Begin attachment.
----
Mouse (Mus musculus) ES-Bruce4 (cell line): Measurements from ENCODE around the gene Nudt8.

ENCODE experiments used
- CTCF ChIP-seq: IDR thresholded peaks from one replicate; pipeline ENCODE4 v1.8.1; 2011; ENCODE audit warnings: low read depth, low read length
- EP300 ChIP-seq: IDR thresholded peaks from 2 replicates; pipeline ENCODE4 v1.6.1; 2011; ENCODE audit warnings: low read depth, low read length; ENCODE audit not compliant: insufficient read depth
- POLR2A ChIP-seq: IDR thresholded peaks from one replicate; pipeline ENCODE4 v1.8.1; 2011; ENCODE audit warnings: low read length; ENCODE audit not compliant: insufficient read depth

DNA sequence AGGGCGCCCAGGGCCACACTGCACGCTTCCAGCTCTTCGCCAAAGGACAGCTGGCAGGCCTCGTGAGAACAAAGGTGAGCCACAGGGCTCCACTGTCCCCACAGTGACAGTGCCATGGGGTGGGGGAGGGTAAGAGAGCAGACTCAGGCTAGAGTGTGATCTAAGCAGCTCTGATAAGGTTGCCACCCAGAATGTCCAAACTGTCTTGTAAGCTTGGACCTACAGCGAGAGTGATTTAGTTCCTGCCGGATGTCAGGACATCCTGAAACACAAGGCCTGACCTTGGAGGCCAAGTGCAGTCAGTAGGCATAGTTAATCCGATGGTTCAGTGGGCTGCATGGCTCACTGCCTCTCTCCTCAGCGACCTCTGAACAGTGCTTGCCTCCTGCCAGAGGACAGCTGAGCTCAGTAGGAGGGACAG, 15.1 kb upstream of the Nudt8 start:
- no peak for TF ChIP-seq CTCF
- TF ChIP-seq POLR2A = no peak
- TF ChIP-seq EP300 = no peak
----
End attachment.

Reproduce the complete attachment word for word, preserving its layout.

Mouse (Mus musculus) ES-Bruce4 (cell line): Measurements from ENCODE around the gene Nudt8.

ENCODE experiments used
- CTCF ChIP-seq: IDR thresholded peaks from one replicate; pipeline ENCODE4 v1.8.1; 2011; ENCODE audit warnings: low read depth, low read length
- EP300 ChIP-seq: IDR thresholded peaks from 2 replicates; pipeline ENCODE4 v1.6.1; 2011; ENCODE audit warnings: low read depth, low read length; ENCODE audit not compliant: insufficient read depth
- POLR2A ChIP-seq: IDR thresholded peaks from one replicate; pipeline ENCODE4 v1.8.1; 2011; ENCODE audit warnings: low read length; ENCODE audit not compliant: insufficient read depth

DNA sequence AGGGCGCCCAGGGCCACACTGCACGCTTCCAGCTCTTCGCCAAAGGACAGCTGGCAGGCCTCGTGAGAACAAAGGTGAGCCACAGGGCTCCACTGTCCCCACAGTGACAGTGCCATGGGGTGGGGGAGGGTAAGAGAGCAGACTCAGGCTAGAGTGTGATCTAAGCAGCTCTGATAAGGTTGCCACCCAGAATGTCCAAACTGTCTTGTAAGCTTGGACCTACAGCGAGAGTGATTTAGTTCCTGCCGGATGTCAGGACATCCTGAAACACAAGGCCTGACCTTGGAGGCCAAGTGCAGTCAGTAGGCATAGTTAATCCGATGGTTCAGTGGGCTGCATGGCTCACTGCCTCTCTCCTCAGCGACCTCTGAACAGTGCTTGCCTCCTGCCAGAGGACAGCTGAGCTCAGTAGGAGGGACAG, 15.1 kb upstream of the Nudt8 start:
- no peak for TF ChIP-seq CTCF
- TF ChIP-seq POLR2A = no peak
- TF ChIP-seq EP300 = no peak